It’s safe to say former San Antonio Spurs guard Steve Kerr would not have been nearly as important to his five championship winning teams and the two with the Spurs if he had gotten two points for all those baskets he made instead of three.
Kerr always benefited from having someone on his team who would draw a double-team and stand behind the arc and knock down shots at a ridiculous percentage. With the Spurs it was both David Robinson and Timd Duncan. I’m not saying that what he did wasn’t impressive, it really was, I’m just saying that Kerr owes his career to the three-point line.
And Kerr is very much aware of this.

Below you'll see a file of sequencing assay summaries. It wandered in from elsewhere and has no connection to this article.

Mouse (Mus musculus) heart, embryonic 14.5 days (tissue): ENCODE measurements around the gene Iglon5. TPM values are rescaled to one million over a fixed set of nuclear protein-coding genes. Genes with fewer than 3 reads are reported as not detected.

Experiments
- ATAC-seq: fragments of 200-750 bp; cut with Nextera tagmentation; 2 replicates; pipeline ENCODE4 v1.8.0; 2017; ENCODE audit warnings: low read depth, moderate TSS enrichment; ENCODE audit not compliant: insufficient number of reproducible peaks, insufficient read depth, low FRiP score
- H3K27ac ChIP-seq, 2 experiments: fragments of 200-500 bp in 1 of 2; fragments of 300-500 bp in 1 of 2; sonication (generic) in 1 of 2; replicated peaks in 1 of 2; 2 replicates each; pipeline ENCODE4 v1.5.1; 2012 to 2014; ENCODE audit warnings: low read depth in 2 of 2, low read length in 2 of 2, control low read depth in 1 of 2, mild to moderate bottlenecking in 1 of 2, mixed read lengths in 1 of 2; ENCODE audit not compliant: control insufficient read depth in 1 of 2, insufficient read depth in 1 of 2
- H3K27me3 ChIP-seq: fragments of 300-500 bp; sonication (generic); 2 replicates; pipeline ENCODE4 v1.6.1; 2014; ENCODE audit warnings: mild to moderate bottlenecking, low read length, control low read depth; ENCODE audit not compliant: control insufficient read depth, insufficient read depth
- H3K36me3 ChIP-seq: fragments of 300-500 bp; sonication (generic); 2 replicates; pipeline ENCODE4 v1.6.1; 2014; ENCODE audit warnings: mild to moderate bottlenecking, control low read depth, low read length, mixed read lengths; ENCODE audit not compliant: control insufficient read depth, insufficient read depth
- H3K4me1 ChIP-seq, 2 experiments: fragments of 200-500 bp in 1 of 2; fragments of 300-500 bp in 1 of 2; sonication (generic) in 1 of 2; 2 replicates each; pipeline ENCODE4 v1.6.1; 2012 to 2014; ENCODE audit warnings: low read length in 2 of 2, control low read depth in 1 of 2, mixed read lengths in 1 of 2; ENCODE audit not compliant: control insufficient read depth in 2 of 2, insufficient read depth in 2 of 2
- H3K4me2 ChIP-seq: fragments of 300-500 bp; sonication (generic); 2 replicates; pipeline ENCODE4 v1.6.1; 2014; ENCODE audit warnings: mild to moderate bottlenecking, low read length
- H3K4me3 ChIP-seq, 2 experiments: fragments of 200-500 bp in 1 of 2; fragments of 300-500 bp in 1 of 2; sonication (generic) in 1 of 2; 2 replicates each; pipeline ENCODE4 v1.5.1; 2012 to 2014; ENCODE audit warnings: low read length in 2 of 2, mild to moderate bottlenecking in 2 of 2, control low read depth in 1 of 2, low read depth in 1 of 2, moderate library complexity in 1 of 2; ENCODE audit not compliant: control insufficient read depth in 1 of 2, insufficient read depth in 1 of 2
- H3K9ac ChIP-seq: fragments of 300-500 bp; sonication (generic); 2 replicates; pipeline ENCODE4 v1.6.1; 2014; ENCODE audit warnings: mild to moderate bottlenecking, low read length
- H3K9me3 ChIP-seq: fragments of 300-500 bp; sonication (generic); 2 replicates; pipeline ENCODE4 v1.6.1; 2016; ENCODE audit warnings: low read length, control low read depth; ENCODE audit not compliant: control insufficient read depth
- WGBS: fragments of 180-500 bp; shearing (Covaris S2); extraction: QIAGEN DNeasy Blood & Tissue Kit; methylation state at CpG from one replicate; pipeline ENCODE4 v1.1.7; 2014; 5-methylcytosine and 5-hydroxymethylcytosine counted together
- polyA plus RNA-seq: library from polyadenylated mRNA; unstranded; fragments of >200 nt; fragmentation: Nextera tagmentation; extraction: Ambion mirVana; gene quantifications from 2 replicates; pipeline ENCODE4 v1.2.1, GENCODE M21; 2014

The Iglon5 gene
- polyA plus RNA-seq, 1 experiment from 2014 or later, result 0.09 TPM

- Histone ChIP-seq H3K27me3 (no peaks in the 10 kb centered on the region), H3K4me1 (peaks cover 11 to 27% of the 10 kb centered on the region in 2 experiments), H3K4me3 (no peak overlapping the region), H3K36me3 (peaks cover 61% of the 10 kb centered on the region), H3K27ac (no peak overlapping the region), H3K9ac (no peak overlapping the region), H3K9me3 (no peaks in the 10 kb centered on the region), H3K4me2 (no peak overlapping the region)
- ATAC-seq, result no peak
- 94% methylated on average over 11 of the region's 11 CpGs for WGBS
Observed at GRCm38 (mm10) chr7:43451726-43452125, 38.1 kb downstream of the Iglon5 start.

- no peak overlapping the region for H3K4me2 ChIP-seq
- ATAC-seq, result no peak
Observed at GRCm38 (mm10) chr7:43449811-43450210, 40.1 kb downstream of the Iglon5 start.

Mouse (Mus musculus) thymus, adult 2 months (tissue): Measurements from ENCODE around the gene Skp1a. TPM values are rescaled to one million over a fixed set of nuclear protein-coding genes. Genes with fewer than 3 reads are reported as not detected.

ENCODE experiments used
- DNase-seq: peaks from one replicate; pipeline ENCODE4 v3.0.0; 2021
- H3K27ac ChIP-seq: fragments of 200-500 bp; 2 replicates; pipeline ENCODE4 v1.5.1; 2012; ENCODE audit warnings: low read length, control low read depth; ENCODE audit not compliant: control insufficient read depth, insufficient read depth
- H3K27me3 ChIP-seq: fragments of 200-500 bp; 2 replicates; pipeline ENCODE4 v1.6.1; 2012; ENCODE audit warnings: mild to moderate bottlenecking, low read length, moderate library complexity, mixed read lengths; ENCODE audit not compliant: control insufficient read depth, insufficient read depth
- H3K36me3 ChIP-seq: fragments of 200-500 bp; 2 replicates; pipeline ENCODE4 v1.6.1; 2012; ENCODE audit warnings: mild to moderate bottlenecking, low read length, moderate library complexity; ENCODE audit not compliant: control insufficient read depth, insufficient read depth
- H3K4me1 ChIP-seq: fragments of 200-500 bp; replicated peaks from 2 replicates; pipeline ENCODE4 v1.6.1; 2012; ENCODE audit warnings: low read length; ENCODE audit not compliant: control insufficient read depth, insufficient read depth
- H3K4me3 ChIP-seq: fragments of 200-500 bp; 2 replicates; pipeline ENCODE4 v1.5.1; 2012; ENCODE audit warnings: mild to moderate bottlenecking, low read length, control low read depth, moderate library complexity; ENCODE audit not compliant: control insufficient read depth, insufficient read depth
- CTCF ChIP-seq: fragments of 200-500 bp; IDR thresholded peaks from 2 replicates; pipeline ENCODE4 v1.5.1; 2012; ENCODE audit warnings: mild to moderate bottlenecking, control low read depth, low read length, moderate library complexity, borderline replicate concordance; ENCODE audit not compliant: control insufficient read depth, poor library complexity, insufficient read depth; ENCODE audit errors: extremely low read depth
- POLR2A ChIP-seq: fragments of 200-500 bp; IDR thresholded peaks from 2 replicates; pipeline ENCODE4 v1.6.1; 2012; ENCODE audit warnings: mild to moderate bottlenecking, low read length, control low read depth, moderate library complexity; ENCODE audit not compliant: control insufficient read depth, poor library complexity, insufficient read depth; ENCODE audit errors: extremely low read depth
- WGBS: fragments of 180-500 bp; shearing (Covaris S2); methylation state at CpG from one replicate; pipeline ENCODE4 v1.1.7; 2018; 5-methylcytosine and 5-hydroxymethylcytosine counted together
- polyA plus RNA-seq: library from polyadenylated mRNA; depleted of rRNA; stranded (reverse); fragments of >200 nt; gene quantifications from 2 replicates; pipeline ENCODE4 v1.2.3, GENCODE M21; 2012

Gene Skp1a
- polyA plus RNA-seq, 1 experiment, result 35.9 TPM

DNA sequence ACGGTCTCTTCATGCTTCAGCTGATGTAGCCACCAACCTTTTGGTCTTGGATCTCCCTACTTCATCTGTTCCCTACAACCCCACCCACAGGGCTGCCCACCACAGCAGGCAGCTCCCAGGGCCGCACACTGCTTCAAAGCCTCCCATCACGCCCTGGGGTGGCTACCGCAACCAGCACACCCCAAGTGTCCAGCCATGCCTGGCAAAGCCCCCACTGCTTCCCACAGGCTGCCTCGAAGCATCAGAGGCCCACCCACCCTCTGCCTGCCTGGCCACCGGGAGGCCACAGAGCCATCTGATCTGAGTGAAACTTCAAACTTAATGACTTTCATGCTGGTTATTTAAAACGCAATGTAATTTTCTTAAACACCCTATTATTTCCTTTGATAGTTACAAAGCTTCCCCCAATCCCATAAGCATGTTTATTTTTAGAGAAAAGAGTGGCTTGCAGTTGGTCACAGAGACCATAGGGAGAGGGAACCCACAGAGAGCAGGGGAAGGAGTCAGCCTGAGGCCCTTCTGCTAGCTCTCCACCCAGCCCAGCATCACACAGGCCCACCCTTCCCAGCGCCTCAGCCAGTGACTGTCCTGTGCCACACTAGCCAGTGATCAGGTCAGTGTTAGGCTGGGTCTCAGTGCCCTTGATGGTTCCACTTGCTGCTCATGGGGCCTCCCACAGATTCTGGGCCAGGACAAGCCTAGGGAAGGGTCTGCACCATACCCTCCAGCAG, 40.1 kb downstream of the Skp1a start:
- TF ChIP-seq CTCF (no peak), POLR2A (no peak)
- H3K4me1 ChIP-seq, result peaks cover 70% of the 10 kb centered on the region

In an interview with ESPN, he talks about what the integration of the three-pointer meant to him in college basketball and then in the pros. Even though he only got one season in college with the three-point line, he still made the most of it, hitting almost 60% from downtown for the year.
“I was like, ‘Are you kidding me? I’m going to get all these open shots and I’m going to get three points for them?’ Most of my shots came from out there anyway.”
Kerr’s NBA career was no different. It always seemed like he was on fire from behind the line. Anytime there was a kick out and he was just standing out there wide open, you knew what was going to happen before he even shot it.
He’s the career leader in NBA three-point percentage, that doesn’t come as a shock to anyone. It was his bread and butter. No one has come along yet that is as good of a pure shooter as Kerr was, I don’t think anyone ever will — especially Spurs fans.
They will never forget his clutch three-point shooting in the playoffs versus the Dallas Mavericks in the 2003 playoffs.